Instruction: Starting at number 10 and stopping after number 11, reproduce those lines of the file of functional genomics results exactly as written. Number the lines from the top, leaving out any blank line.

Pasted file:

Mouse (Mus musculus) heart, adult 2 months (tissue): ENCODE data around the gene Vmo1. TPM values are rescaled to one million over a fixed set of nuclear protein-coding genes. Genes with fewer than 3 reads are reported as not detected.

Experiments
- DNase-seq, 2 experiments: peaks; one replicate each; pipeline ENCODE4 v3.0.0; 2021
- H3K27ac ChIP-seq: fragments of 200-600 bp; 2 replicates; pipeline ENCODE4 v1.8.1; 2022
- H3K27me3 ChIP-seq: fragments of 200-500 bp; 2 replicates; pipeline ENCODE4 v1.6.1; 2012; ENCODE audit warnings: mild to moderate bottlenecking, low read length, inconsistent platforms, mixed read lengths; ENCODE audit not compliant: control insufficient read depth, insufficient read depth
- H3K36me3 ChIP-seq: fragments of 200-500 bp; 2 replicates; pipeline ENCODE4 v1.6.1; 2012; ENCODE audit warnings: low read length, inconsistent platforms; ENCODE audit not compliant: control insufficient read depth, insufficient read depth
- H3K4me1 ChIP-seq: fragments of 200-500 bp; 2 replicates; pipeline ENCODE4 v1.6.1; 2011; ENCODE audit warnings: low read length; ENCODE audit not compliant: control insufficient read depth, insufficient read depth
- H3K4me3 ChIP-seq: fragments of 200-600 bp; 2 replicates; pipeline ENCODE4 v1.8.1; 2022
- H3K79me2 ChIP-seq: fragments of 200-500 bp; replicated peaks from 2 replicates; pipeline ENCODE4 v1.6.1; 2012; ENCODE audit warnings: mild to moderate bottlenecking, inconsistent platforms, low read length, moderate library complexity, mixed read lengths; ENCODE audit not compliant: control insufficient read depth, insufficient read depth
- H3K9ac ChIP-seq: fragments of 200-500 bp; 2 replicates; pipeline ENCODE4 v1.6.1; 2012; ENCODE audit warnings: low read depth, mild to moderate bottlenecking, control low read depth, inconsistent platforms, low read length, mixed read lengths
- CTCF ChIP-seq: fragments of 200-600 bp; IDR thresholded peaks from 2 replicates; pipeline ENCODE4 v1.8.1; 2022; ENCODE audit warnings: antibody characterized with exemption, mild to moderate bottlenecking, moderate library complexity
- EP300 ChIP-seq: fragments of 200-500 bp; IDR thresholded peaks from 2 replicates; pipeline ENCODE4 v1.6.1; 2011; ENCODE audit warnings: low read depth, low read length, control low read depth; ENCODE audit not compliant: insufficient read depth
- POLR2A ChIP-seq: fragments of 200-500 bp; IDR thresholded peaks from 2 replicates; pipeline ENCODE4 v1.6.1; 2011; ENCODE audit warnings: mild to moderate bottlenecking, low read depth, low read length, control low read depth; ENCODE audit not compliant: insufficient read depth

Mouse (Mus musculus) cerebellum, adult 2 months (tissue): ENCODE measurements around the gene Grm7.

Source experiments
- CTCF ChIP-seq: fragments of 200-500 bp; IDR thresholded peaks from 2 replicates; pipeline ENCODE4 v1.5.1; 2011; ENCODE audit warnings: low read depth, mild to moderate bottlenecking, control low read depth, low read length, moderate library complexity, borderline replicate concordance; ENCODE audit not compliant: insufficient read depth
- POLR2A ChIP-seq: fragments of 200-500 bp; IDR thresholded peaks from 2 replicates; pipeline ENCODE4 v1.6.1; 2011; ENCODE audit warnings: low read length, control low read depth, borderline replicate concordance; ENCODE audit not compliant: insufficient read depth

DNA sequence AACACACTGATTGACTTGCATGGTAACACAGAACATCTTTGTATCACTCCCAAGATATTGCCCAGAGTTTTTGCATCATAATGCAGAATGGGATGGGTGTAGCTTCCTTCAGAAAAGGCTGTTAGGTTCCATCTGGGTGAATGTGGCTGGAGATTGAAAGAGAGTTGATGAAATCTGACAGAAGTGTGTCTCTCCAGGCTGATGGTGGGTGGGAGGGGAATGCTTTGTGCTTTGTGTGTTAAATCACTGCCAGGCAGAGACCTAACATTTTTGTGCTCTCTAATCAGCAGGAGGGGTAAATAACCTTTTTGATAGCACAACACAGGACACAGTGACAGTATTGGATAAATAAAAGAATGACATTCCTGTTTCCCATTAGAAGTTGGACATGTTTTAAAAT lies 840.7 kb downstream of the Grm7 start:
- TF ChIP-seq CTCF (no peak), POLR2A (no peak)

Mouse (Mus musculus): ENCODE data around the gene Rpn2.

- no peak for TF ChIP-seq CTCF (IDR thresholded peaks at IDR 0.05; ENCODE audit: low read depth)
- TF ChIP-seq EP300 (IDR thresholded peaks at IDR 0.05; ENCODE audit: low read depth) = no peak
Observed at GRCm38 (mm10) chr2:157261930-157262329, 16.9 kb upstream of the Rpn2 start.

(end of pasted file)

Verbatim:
- H3K9ac ChIP-seq: fragments of 200-500 bp; 2 replicates; pipeline ENCODE4 v1.6.1; 2012; ENCODE audit warnings: low read depth, mild to moderate bottlenecking, control low read depth, inconsistent platforms, low read length, mixed read lengths
- CTCF ChIP-seq: fragments of 200-600 bp; IDR thresholded peaks from 2 replicates; pipeline ENCODE4 v1.8.1; 2022; ENCODE audit warnings: antibody characterized with exemption, mild to moderate bottlenecking, moderate library complexity